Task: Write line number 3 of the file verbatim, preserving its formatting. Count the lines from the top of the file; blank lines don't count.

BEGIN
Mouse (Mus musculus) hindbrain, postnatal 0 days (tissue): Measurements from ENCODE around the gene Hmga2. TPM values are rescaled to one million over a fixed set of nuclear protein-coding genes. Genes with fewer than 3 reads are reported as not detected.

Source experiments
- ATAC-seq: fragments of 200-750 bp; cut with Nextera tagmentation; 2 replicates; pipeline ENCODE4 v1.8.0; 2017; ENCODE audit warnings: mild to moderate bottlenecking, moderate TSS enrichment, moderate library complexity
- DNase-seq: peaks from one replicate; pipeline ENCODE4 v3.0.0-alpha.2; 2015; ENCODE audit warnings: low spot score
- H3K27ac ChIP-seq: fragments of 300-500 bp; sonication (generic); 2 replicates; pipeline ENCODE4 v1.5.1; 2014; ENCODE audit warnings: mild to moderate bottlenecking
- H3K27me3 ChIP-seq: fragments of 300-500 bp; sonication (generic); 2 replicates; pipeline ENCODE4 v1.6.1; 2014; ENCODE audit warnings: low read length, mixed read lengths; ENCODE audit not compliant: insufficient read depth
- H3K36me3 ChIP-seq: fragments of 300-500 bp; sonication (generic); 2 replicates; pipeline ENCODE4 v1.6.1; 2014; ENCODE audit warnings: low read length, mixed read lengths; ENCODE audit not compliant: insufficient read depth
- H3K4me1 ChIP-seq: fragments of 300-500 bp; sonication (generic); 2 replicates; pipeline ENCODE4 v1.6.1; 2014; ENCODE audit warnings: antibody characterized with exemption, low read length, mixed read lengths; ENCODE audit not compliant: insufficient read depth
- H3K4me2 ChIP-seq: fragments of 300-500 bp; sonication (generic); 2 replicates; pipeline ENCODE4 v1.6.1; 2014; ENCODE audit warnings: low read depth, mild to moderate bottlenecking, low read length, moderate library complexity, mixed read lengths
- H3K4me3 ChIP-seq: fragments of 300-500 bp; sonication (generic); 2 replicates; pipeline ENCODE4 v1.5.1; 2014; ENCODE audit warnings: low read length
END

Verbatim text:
- ATAC-seq: fragments of 200-750 bp; cut with Nextera tagmentation; 2 replicates; pipeline ENCODE4 v1.8.0; 2017; ENCODE audit warnings: mild to moderate bottlenecking, moderate TSS enrichment, moderate library complexity